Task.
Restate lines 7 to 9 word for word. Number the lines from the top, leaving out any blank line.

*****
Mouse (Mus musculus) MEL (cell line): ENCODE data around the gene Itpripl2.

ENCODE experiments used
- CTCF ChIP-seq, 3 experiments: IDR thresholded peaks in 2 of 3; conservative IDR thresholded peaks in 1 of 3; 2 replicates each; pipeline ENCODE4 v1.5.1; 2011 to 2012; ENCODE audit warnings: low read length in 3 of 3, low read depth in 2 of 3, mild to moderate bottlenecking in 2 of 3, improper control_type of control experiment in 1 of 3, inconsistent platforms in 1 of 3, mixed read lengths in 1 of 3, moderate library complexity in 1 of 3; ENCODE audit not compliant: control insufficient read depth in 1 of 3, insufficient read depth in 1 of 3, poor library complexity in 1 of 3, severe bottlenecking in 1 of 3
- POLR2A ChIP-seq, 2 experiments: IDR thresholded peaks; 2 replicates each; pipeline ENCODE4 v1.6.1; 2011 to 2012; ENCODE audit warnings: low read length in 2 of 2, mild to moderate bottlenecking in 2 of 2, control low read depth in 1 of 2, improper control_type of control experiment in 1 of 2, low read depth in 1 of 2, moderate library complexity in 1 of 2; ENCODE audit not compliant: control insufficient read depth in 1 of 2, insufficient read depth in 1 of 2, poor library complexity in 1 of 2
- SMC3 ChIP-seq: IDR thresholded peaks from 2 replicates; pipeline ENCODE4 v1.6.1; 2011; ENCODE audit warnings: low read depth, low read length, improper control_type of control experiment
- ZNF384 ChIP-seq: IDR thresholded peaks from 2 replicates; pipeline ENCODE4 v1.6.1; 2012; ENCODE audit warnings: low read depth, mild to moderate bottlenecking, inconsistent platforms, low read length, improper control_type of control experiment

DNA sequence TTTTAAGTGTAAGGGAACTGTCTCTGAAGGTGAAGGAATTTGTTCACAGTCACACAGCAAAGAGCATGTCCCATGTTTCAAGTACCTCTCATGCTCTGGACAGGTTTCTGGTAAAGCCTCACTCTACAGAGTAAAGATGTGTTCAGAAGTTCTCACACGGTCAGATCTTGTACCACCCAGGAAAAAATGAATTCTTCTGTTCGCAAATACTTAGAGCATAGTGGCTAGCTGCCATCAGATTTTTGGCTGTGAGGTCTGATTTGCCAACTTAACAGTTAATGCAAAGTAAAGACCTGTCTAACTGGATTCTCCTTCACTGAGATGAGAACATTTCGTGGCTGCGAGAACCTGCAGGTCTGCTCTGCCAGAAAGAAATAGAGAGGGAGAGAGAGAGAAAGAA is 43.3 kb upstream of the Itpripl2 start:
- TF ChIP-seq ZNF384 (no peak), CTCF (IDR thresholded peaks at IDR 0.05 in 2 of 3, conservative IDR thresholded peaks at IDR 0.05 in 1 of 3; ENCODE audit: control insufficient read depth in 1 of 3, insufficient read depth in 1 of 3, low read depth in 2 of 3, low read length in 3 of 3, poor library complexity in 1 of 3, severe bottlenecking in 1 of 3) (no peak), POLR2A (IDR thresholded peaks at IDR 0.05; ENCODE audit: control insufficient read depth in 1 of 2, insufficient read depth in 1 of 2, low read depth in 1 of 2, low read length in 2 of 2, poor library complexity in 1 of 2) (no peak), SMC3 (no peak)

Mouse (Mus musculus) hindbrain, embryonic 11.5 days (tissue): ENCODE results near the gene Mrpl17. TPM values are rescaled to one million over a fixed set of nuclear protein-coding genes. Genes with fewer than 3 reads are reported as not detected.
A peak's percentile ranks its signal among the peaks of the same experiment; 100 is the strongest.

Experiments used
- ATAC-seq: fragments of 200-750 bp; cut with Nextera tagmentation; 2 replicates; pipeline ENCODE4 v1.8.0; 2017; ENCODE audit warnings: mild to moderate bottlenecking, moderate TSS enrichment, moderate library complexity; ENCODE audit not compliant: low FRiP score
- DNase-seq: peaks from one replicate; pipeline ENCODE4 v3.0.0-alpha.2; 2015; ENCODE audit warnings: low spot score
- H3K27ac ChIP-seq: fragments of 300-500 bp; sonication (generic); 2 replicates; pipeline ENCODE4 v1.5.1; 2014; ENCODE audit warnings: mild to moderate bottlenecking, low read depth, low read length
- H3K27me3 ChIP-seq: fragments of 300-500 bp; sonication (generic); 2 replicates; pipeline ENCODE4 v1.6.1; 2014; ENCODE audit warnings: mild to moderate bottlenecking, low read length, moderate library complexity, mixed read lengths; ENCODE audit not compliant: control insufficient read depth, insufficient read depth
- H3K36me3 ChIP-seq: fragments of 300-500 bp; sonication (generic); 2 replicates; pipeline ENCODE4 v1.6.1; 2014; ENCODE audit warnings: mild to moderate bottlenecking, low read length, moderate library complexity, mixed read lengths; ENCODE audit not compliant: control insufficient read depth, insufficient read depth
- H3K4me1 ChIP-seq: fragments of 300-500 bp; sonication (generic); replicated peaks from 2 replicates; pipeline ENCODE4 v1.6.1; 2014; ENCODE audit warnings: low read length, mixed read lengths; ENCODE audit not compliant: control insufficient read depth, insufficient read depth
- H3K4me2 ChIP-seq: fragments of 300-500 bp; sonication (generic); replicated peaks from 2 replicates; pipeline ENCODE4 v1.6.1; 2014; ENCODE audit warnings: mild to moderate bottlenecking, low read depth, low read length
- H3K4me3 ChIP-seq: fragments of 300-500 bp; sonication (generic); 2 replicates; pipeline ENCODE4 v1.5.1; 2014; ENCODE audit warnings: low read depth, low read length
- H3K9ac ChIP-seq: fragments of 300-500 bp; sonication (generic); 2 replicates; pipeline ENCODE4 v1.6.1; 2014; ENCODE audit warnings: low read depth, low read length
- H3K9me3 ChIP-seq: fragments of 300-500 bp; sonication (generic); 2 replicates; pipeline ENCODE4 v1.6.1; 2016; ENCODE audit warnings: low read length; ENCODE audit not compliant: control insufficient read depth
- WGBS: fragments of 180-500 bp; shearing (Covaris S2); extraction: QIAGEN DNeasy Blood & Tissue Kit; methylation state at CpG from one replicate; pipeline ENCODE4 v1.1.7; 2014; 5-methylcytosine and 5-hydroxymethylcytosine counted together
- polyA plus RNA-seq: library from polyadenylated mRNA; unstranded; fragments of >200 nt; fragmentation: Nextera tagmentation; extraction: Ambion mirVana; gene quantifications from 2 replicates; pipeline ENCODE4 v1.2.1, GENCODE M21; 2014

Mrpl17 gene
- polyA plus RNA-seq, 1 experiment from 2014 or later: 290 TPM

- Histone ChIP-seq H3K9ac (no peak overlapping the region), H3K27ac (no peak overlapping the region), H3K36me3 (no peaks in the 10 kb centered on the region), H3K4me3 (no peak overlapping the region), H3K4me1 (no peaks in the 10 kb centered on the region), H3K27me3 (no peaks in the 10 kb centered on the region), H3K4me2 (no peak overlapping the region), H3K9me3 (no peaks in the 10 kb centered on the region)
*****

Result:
DNA sequence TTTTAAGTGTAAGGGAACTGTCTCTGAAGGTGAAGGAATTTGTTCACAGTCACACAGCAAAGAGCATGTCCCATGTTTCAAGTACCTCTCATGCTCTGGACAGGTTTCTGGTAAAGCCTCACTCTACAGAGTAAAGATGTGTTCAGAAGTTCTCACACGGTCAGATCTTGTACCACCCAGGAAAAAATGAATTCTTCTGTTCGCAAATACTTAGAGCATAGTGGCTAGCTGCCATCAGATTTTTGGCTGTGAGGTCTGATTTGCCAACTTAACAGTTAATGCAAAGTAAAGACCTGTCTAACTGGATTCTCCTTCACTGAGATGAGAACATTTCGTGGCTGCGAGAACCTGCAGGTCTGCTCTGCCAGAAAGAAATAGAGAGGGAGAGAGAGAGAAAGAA is 43.3 kb upstream of the Itpripl2 start:
- TF ChIP-seq ZNF384 (no peak), CTCF (IDR thresholded peaks at IDR 0.05 in 2 of 3, conservative IDR thresholded peaks at IDR 0.05 in 1 of 3; ENCODE audit: control insufficient read depth in 1 of 3, insufficient read depth in 1 of 3, low read depth in 2 of 3, low read length in 3 of 3, poor library complexity in 1 of 3, severe bottlenecking in 1 of 3) (no peak), POLR2A (IDR thresholded peaks at IDR 0.05; ENCODE audit: control insufficient read depth in 1 of 2, insufficient read depth in 1 of 2, low read depth in 1 of 2, low read length in 2 of 2, poor library complexity in 1 of 2) (no peak), SMC3 (no peak)

Mouse (Mus musculus) hindbrain, embryonic 11.5 days (tissue): ENCODE results near the gene Mrpl17. TPM values are rescaled to one million over a fixed set of nuclear protein-coding genes. Genes with fewer than 3 reads are reported as not detected.